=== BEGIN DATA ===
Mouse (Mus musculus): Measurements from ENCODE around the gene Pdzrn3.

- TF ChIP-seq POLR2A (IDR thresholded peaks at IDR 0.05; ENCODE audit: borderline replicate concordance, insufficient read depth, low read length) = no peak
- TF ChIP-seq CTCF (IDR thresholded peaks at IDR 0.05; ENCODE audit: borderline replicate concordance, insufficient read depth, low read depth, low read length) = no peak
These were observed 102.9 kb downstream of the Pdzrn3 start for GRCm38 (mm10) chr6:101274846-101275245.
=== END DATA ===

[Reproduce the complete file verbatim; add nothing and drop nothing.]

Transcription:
Mouse (Mus musculus): Measurements from ENCODE around the gene Pdzrn3.

- TF ChIP-seq POLR2A (IDR thresholded peaks at IDR 0.05; ENCODE audit: borderline replicate concordance, insufficient read depth, low read length) = no peak
- TF ChIP-seq CTCF (IDR thresholded peaks at IDR 0.05; ENCODE audit: borderline replicate concordance, insufficient read depth, low read depth, low read length) = no peak
These were observed 102.9 kb downstream of the Pdzrn3 start for GRCm38 (mm10) chr6:101274846-101275245.